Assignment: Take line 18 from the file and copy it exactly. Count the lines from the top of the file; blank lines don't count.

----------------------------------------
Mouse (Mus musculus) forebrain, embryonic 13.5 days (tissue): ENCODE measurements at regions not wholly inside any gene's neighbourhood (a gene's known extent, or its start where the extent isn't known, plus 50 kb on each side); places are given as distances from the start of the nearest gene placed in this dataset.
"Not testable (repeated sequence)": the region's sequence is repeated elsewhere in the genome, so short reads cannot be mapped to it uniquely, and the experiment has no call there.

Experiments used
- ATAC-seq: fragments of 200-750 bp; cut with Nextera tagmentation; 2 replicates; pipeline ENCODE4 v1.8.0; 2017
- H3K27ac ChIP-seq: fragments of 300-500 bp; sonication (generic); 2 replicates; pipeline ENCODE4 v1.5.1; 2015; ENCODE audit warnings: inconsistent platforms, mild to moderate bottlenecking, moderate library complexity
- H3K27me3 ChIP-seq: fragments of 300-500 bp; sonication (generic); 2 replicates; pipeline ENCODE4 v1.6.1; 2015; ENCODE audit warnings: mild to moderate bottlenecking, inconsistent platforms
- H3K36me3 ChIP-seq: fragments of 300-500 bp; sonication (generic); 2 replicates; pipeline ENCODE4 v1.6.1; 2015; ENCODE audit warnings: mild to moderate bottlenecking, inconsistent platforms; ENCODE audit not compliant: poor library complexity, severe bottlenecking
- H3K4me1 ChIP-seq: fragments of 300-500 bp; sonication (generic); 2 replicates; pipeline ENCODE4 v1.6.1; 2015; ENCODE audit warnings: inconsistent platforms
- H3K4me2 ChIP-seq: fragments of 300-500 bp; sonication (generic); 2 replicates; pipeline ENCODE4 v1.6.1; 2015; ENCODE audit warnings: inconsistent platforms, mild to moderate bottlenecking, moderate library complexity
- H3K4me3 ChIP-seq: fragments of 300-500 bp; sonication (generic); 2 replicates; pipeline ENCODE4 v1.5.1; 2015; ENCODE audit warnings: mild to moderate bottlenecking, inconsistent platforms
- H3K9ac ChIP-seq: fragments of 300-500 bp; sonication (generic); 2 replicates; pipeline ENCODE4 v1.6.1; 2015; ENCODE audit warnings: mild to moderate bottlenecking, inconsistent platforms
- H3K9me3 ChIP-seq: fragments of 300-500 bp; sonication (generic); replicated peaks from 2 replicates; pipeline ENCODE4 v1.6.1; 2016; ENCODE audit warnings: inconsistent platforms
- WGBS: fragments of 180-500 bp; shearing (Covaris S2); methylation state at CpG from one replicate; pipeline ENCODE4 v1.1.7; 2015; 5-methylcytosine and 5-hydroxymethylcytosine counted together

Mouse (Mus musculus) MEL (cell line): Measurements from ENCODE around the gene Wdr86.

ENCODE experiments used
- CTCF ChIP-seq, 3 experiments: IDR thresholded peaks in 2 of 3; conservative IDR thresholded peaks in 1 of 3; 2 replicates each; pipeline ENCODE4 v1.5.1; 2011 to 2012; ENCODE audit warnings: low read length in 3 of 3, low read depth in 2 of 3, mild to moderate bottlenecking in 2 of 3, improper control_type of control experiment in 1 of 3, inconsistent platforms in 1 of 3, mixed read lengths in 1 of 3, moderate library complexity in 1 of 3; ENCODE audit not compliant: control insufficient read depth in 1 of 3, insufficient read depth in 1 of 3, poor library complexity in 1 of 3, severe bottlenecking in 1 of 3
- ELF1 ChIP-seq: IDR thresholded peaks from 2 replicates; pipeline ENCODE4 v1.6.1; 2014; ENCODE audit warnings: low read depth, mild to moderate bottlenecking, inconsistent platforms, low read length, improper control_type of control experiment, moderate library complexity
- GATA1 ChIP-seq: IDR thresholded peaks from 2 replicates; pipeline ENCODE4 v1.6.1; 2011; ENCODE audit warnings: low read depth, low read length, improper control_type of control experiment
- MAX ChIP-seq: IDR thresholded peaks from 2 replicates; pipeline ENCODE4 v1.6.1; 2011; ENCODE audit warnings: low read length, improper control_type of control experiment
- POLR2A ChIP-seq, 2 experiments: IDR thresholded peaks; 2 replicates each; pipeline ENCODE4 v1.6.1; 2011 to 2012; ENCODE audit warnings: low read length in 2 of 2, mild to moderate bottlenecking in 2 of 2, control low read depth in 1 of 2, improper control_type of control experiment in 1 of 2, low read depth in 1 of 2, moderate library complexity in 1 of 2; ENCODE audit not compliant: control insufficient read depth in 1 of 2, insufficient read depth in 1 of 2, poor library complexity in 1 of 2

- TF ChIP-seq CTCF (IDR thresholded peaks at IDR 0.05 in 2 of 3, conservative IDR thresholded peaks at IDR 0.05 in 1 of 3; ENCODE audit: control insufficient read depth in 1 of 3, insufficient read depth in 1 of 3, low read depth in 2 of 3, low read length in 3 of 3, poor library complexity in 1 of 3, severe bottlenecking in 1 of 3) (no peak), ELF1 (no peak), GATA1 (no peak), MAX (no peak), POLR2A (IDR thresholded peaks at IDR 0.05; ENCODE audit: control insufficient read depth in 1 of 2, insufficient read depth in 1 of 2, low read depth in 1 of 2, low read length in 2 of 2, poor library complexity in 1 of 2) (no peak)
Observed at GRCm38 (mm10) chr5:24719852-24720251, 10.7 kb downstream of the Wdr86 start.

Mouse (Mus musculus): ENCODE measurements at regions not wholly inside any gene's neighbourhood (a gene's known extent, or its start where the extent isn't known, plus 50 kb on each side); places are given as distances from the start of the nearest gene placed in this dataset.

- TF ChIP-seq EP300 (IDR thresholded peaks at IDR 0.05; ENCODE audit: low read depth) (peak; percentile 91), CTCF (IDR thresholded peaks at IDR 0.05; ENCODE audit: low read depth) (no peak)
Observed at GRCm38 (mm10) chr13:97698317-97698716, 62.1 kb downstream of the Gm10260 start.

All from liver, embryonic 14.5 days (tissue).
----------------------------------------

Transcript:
- GATA1 ChIP-seq: IDR thresholded peaks from 2 replicates; pipeline ENCODE4 v1.6.1; 2011; ENCODE audit warnings: low read depth, low read length, improper control_type of control experiment